The United States has the world’s second-highest percentage of forced labor, according to a report released this week.
According to the latest UN report, nearly 11 million people were forced to work as slaves or bonded laborers in 2015, and about 2.4 million were victims of forced domestic servitude.
Those numbers are up from 6 million in 2012, but the number of forced laborers has been on the rise in recent years, according a report by Amnesty International and the Human Rights Watch group.
It’s also up from 1.6 million in 2011.
In some parts of the world, the number is even higher.
The United Arab Emirates (UAE), the United Kingdom, and Thailand are the top countries in terms of the number and number of people who are forced to labor as slaves, according the report.
The UAE and the UAE-based UAE Labor Agency are the two main agencies that report to the UAE Ministry of Labor and Social Affairs.
These agencies oversee forced labor in the UAE and in the United Arab States.
The report also found that, between 2015 and 2019, the UAE has forced more than 1.5 million people to work in the country, with more than a quarter of them being women.
Women are more likely to be forced to do the work, with an estimated 3.2 million women forced to perform forced labor.
There is a significant disparity in the number that are women, with about 3.7 percent of forced women working in the industry compared to 3.6 percent of men.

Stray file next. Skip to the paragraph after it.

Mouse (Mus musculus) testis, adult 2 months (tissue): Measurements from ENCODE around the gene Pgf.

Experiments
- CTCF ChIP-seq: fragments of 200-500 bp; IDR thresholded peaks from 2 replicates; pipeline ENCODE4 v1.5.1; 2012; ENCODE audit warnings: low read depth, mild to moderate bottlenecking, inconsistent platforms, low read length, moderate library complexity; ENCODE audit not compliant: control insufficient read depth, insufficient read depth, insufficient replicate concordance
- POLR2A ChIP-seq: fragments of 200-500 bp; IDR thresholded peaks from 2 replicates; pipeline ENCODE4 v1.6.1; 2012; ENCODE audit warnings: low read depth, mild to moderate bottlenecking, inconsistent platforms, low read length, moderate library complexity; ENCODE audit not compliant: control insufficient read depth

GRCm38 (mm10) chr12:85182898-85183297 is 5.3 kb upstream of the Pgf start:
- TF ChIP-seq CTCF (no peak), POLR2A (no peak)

The figures also show that the UAE is one of the countries that is least likely to report to international labor authorities when it comes the number or types of labor that it performs.
In 2015, the government of the United States failed to report all labor violations to the UN, Amnesty International said in its report.
There are currently over 1.4 billion people in the world who are victims of slavery, forced labor and bonded labor.
The U.S. Labor Department defines forced labor as “any labor or service that is forced, threatened, or coerced by a person or group of people, either directly or indirectly.”
Department of Labor (DOL) defines forced labour as “an activity or practice that is defined as forced or involuntary servitude.”
According to a 2016 report by the U.N. Office for the Coordination of Humanitarian Affairs (OCHA), forced labor is defined in the U,s.
Constitution as “the exploitation of people for the purpose of earning money or property, including bonded labor.”
In addition to being an issue of labor, forced and bonded servitude can also be defined as discrimination based on race, gender, age, disability, and sexual orientation.
According the UCLAC, forced servitude occurs in a number of countries around the world.
According a 2015 study by the Center for International Labor Law at Columbia University, about 80 percent of people living in the labor camps in the Middle East, North Africa, and the South Asia are women.
There has also been a rise in forced and forced labor related deaths since 2013.
According an August 2017 report by Oxfam, there have been 8,700 forced labor deaths in the past decade, a rate of about 12 per day.
The total number of deaths is also higher than in the year 2000, when there were about 9,200.
In 2020, there were more than 3,300 deaths.
In 2021, there are expected to be over 4,300.
The number of cases is expected to increase in 2021, with the total number expected to rise to 8,300 in 2022.
In 2024, the International Labour Organization (ILO) is working on a report to investigate forced labor for the third time, and this report is expected in 2018.